More work and income in northern Afghanistan
Title: Sustainable economic development and employment promotion in Afghanistan (SEDEP)
Commissioned by: German Federal Ministry for Economic Cooperation and Development (BMZ)
Lead executing agency: Ministry of Commerce and Industry (MoCI)
Overall term: 2014 to 2017
With the end of the International Security Assistance Force (ISAF) mission and the start of the transition period, which looks likely to continue until 2024, Afghanistan is in a crucial phase of its political, economic and social development.
Around half the Afghan population is underemployed or unemployed, with women being particularly hard hit. The economy is unable to absorb the 500,000 or so young men and women entering the labour market every year. Given the volatile security situation and political uncertainty following the withdrawal of international troops, businesses are reluctant to invest. Furthermore, the agricultural sector, which currently accounts for around 60 per cent of jobs in the country, is characterised by high levels of subsistence farming and low productivity. Production surpluses are mostly exported as raw produce. Poor quality, but also the high production costs make it difficult to produce processed, regionally competitive commodities that can substitute imports or can serve the export market.
Stakeholders in the agriculture sector are unaware of the possibilities available to them for developing domestic value chains and therefore fail to take advantage of this potential. In addition, cooperation along the value chains is limited, which impedes smooth interaction between production, procurement, marketing and advocacy. As a consequence, the private sector in northern Afghanistan (farms included) is unable to generate sufficient income and employment opportunities for the population.
Sustainable productive employment and income opportunities have been created for economically active men and women in the six northern provinces of Badakhshan, Baghlan, Balkh, Kunduz, Samangan and Takhar. The economic participation of the different ethnic groups is a key stabilising factor in the peace process.
The project pursues a value chain approach for poultry products, milk, wheat and vegetables, as well as for walnuts, almonds and pistachios, which are produced on a large scale in Afghanistan. It sets out to improve the technical, organisational and business skills of employees and managers in enterprises along the entire value chain and link them up via networks. Public and private service providers and interest groups receive training to enable them in future to tailor their services to demand. The largely small enterprises benefit from improved management skills and from support in implementing business development plans and investment grants. Together with its partners, the project team is also rehabilitating or setting up rural micro-infrastructure such as irrigation and storage systems. Where necessary, the people and the municipal authorities are taught how to operate these facilities themselves.
The project promotes the stepping up of dialogue between public and private sector decision-makers with a view to overcoming obstacles in developing individual value chains. The ensuing enhanced communication increases the visibility and legitimacy of the Afghan state and strengthens the trust between individual members of the value chains. In all activities, there is a particular focus on the specific needs of women.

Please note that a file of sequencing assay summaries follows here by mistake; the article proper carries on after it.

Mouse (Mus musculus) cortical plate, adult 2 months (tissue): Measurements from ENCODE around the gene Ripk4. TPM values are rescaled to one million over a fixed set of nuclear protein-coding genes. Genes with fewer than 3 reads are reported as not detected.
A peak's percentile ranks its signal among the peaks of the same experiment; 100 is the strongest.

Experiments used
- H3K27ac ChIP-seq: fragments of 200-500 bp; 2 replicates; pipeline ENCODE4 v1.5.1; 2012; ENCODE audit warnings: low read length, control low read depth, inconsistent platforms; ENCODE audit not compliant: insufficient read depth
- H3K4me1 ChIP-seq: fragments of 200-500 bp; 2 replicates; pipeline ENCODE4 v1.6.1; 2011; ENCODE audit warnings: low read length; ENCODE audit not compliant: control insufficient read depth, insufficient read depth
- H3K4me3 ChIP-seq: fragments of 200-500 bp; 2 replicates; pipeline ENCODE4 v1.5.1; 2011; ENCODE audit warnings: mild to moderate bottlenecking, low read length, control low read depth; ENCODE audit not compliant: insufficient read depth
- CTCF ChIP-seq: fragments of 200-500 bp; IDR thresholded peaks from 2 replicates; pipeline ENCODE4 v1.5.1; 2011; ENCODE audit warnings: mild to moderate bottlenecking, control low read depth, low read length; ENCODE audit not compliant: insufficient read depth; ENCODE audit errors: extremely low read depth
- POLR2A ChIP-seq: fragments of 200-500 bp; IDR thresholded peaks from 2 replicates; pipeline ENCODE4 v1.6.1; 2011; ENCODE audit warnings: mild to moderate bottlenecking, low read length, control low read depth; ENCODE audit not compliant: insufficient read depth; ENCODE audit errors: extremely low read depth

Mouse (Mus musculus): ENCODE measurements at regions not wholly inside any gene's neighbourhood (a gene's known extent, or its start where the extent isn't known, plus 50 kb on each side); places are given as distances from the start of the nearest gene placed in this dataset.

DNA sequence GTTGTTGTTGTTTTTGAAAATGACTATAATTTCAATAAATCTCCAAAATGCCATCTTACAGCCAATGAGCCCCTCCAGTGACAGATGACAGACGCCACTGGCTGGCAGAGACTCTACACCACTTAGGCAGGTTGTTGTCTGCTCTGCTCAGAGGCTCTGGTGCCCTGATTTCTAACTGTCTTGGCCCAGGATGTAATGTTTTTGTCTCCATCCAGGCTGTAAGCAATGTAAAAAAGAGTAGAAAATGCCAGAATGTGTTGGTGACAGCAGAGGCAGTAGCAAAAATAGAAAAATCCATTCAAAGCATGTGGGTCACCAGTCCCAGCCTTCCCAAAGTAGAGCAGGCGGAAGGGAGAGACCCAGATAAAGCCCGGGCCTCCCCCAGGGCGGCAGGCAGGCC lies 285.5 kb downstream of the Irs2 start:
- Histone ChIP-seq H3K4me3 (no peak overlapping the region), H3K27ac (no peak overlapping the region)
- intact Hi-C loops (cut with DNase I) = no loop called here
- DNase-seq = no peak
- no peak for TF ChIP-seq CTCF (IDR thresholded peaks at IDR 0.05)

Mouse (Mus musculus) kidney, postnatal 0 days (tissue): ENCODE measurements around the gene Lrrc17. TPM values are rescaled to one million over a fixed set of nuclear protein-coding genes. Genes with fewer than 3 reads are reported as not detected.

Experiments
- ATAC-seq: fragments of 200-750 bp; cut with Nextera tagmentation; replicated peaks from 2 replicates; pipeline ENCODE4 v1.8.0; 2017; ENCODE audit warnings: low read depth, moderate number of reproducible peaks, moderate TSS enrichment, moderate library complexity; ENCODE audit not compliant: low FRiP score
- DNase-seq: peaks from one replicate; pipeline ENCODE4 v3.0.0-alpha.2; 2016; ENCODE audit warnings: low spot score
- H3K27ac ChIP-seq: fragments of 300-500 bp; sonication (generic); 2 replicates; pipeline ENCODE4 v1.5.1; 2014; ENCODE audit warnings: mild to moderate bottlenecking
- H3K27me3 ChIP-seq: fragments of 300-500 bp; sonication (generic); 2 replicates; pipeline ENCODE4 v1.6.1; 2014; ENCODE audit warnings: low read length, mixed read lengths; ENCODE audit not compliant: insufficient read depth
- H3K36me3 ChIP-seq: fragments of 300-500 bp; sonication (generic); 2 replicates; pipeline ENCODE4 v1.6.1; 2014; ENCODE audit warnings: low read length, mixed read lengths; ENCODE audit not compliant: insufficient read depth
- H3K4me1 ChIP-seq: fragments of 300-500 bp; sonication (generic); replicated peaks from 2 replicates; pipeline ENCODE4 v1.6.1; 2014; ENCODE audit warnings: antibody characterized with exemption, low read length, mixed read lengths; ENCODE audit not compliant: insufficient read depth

The consulting firm GFA Consulting Group GmbH supports the implementation of the project.
Between 2015 and 2016, almost 19,000 enterprises and smallholder farms benefited from the training activities carried out under the project. According to the participants, their income increased by approximately one third. The survey results also show that over the same period almost 13,000 new jobs were created, of which roughly 7,000 were permanent and around 6,000 seasonal. Accounting for over 20 per cent of the new jobs, women also share in this growth – a considerable success in a cultural environment in which it is once again becoming more difficult for women to find and accept employment. Almost half the respondents stated that the knowledge acquired in the training courses had helped them increase their income.
One example of the project’s work is its support for the Pakiza dairy in Mazar-e Sharif. SEDEP helped in devising a business plan and training staff members. Milk supply groups were organised and farmers trained in how to increase milk yields and to improve the health of their cows. The project conducted hygiene training for milk collectors and developed innovative products and marketing ideas together with workshop participants. In the Pakiza dairy alone, 20 new jobs were generated.
Since the project began, 44 micro-infrastructure projects have been completed with SEDEP support, including irrigation systems, solar-powered hatcheries for poultry production, milk collection centres, warehouses for products from the value chains, and greenhouses. All construction activities are designed to improve production and marketing conditions along the value chains. Around 34,000 people in the six northern provinces benefit directly from these small-scale construction measures.
The government’s decision in 2017 to procure poultry products for the Afghan army locally can be seen as a major positive outcome of the project’s efforts to foster dialogue between the administration and private sector. The armed forces employ over half a million people. Now at least 23 per cent of their supplies must comprise local produce, which helps create jobs and improve income in poultry farming.